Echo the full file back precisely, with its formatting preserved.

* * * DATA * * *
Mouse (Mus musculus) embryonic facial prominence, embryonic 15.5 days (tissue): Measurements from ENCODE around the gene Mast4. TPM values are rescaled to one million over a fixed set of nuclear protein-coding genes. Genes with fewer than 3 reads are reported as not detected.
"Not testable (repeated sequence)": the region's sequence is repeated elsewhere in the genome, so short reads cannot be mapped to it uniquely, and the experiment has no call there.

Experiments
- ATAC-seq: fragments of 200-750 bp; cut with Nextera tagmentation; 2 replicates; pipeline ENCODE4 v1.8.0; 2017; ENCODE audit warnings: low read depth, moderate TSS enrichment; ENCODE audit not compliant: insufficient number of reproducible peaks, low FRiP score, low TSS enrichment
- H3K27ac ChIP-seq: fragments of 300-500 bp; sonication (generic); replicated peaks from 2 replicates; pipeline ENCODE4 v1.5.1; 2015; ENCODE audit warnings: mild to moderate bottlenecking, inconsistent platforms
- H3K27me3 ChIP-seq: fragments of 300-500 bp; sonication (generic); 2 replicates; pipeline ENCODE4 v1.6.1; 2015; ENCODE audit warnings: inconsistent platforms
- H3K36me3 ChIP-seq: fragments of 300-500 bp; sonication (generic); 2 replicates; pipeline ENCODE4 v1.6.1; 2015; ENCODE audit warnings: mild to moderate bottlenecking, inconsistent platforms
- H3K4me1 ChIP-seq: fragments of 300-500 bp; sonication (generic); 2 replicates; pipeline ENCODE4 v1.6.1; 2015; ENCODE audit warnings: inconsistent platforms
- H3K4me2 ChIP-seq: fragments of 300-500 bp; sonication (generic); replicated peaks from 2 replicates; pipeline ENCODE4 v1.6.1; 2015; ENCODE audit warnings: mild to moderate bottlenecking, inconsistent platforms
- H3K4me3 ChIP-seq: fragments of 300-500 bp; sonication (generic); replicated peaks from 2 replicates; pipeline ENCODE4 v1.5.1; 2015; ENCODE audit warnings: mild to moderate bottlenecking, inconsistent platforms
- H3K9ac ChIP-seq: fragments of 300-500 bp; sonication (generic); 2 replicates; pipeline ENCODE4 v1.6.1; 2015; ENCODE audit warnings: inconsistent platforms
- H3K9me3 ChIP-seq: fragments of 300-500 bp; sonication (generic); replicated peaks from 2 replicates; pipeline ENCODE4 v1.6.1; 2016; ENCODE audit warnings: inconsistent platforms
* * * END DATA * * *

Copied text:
Mouse (Mus musculus) embryonic facial prominence, embryonic 15.5 days (tissue): Measurements from ENCODE around the gene Mast4. TPM values are rescaled to one million over a fixed set of nuclear protein-coding genes. Genes with fewer than 3 reads are reported as not detected.
"Not testable (repeated sequence)": the region's sequence is repeated elsewhere in the genome, so short reads cannot be mapped to it uniquely, and the experiment has no call there.

Experiments
- ATAC-seq: fragments of 200-750 bp; cut with Nextera tagmentation; 2 replicates; pipeline ENCODE4 v1.8.0; 2017; ENCODE audit warnings: low read depth, moderate TSS enrichment; ENCODE audit not compliant: insufficient number of reproducible peaks, low FRiP score, low TSS enrichment
- H3K27ac ChIP-seq: fragments of 300-500 bp; sonication (generic); replicated peaks from 2 replicates; pipeline ENCODE4 v1.5.1; 2015; ENCODE audit warnings: mild to moderate bottlenecking, inconsistent platforms
- H3K27me3 ChIP-seq: fragments of 300-500 bp; sonication (generic); 2 replicates; pipeline ENCODE4 v1.6.1; 2015; ENCODE audit warnings: inconsistent platforms
- H3K36me3 ChIP-seq: fragments of 300-500 bp; sonication (generic); 2 replicates; pipeline ENCODE4 v1.6.1; 2015; ENCODE audit warnings: mild to moderate bottlenecking, inconsistent platforms
- H3K4me1 ChIP-seq: fragments of 300-500 bp; sonication (generic); 2 replicates; pipeline ENCODE4 v1.6.1; 2015; ENCODE audit warnings: inconsistent platforms
- H3K4me2 ChIP-seq: fragments of 300-500 bp; sonication (generic); replicated peaks from 2 replicates; pipeline ENCODE4 v1.6.1; 2015; ENCODE audit warnings: mild to moderate bottlenecking, inconsistent platforms
- H3K4me3 ChIP-seq: fragments of 300-500 bp; sonication (generic); replicated peaks from 2 replicates; pipeline ENCODE4 v1.5.1; 2015; ENCODE audit warnings: mild to moderate bottlenecking, inconsistent platforms
- H3K9ac ChIP-seq: fragments of 300-500 bp; sonication (generic); 2 replicates; pipeline ENCODE4 v1.6.1; 2015; ENCODE audit warnings: inconsistent platforms
- H3K9me3 ChIP-seq: fragments of 300-500 bp; sonication (generic); replicated peaks from 2 replicates; pipeline ENCODE4 v1.6.1; 2016; ENCODE audit warnings: inconsistent platforms